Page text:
So­cial me­dia spy­ing

The Compass - - Editorial -

It’s nice to see those so­cial me­dia va­ca­tion pic­tures from your Face­book friends, maybe to talk back and forth through the mes­sag­ing func­tion about your boss, and just gen­er­ally live the elec­tronic life, right?

Well, maybe not.

The New York Times, among oth­ers — in­clud­ing a Bri­tish par­lia­men­tary com­mit­tee — are dig­ging deep into the so­cial me­dia giant’s be­hav­iour, and ev­ery pass­ing day is a lit­tle bit darker. The sim­ple mes­sage? You may have Face­book friends, but Face­book is not one of them.

Face­book is in the busi­ness of sell­ing your data. Through a wild in­ter­pre­ta­tion of how it was keep­ing your in­for­ma­tion within the com­pany, Face­book ap­par­ently de­ter­mined that shar­ing in­for­ma­tion with its cor­po­rate “part­ners” was no dif­fer­ent from keep­ing that in­for­ma­tion in-house.

Here’s the lat­est piece of what the New York Times found after an­a­lyz­ing a trove of in­ter­nal Face­book doc­u­ments from 2017: “Face­book al­lowed Mi­crosoft’s Bing search en­gine to see the names of vir­tu­ally all Face­book users’ friends with­out con­sent, the records show, and gave Net­flix and Spo­tify the abil­ity to read Face­book users’ pri­vate mes­sages. The so­cial net­work per­mit­ted Ama­zon to ob­tain users’ names and con­tact in­for­ma­tion through their friends, and it let Ya­hoo view streams of friends’ posts as re­cently as this sum­mer, de­spite pub­lic state­ments that it had stopped that type of shar­ing years ear­lier.”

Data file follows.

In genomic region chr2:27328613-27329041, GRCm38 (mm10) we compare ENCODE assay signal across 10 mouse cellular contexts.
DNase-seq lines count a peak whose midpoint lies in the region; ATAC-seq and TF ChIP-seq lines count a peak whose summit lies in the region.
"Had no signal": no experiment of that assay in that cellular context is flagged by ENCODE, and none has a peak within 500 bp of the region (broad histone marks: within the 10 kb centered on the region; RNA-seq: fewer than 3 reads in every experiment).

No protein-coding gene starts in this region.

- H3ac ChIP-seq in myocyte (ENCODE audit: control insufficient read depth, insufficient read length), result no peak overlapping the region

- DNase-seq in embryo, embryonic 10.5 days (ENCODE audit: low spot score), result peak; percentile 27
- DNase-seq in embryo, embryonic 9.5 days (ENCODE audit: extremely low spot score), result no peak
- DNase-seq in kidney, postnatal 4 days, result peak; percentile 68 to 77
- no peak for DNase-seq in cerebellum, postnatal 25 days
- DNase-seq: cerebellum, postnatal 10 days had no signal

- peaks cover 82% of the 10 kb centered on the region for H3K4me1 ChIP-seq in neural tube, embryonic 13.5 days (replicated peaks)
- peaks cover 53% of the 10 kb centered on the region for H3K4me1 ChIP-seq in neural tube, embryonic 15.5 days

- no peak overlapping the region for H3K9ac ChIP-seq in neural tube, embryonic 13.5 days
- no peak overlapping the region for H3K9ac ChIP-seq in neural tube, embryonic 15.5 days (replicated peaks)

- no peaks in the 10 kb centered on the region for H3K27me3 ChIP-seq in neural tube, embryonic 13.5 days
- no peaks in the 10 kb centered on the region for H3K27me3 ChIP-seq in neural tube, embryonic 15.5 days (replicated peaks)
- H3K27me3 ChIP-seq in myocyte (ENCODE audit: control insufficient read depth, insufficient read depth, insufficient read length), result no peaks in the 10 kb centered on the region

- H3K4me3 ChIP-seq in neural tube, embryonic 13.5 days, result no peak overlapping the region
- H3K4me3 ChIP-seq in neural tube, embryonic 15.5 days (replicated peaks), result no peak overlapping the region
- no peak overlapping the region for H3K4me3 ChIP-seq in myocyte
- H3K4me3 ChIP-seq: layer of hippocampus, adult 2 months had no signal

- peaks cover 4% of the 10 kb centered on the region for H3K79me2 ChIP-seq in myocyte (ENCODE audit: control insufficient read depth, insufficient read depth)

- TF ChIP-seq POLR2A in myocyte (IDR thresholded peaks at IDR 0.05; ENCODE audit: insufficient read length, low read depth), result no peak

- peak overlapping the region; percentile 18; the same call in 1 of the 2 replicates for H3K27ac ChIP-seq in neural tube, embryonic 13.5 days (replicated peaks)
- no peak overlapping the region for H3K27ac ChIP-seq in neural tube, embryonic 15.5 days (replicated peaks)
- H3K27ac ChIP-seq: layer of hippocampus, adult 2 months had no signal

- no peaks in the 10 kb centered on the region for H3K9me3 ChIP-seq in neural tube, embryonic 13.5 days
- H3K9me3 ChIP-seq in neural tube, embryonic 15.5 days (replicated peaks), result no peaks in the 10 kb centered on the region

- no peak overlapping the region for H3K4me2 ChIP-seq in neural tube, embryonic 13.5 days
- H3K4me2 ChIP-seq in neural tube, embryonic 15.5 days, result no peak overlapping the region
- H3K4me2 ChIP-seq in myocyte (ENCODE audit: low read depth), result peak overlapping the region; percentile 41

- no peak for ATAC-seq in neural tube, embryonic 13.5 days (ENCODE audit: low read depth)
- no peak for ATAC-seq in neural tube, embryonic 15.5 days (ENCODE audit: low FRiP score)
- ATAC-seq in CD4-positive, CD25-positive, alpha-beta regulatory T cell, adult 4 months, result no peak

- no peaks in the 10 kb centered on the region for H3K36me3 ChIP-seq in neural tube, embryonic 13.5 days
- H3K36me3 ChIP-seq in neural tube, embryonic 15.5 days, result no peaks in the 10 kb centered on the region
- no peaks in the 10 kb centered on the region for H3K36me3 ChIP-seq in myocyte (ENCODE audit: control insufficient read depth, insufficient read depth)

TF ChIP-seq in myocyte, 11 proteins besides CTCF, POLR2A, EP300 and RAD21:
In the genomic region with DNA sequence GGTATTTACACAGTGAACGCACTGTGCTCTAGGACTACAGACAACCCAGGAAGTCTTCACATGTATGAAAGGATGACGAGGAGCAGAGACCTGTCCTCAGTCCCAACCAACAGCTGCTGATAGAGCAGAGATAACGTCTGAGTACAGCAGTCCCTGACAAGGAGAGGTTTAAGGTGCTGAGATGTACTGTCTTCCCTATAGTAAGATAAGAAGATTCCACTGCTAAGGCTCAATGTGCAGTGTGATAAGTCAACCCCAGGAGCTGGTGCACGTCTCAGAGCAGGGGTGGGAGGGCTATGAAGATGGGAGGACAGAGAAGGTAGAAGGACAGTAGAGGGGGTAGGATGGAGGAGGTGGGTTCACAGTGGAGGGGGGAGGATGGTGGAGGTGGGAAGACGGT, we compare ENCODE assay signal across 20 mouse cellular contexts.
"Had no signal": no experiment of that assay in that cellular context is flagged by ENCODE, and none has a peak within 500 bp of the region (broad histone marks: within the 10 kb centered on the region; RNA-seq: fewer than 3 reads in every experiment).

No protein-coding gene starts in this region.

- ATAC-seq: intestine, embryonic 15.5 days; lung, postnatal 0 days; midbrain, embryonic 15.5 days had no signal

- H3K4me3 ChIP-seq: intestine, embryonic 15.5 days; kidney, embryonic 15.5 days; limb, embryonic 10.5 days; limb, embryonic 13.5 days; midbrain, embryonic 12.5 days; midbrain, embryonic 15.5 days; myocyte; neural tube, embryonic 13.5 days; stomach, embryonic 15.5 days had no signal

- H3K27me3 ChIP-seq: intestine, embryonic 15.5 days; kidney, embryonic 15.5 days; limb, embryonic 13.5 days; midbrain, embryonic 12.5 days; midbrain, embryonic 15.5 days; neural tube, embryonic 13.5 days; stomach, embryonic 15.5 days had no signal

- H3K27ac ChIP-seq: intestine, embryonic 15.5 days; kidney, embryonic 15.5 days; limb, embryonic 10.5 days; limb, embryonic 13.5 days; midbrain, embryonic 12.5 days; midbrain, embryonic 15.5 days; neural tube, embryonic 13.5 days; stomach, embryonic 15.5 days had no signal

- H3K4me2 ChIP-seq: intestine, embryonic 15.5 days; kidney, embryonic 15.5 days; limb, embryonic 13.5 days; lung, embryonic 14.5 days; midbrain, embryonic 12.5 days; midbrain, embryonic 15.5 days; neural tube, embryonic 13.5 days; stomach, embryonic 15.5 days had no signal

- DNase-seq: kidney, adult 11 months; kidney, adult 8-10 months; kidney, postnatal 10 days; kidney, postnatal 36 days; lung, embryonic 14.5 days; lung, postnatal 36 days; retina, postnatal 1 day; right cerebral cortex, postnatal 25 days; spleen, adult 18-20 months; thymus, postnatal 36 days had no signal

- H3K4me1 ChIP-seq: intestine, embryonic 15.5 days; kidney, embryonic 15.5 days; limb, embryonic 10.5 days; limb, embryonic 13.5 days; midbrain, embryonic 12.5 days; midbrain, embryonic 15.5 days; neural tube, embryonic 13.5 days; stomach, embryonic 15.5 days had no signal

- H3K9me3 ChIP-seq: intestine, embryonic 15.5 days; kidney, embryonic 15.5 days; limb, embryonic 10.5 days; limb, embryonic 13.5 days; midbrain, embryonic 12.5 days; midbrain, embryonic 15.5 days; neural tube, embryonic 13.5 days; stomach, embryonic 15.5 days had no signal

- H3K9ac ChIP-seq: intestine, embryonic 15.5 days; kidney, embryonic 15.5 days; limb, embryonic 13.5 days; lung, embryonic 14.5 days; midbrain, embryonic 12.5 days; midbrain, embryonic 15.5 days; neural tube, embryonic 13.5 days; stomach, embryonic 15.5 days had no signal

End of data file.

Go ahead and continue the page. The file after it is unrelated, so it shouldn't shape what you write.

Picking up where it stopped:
More than 150 “part­ners” — on­line re­tail­ers, car com­pa­nies, tech firms, en­ter­tain­ment sites — sought and re­ceived data about hun­dreds of mil­lions of peo­ple a month.

It is a breath­tak­ing abuse of pri­vacy — one that Face­book down­plays, ar­gu­ing that the part­ners have to agree to use the in­for­ma­tion while fol­low­ing Face­book poli­cies.

There are peo­ple who be­lieve that Face­book is even more in­sid­i­ous than that: they claim that the so­cial me­dia giant is us­ing other tech­no­log­i­cal tricks, like randomly turn­ing on and off the mi­cro­phone in your com­puter and lis­ten­ing in on your con­ver­sa­tions to fine-tune tar­geted ad­ver­tis­ing.

Face­book has de­nied that out­right, say­ing this in June 2016: “Face­book does not use your phone’s mi­cro­phone to in­form ads or to change what you see in News Feed. Some re­cent ar­ti­cles have suggested that we must be lis­ten­ing to peo­ple’s con­ver­sa­tions in or­der to show them rel­e­vant ads. This is not true. We show ads based on peo­ple’s in­ter­ests and other pro­file in­for­ma­tion — not what you’re talk­ing out loud about.”

Now here’s a ques­tion: after ev­ery­thing else that’s cropped up about what the so­cial me­dia giant is do­ing, do you be­lieve them any­more? (We’re only half-kid­ding when we say that maybe you shouldn’t an­swer that ques­tion out loud in front of your com­puter.)

Ev­ery now and then, leg­is­la­tors around the world get to­gether to re­strict the ac­tions of a rogue state.

Maybe it’s time we started a dis­cus­sion about the kind of united front that should start ad­dress­ing abuses by a rogue com­pany.

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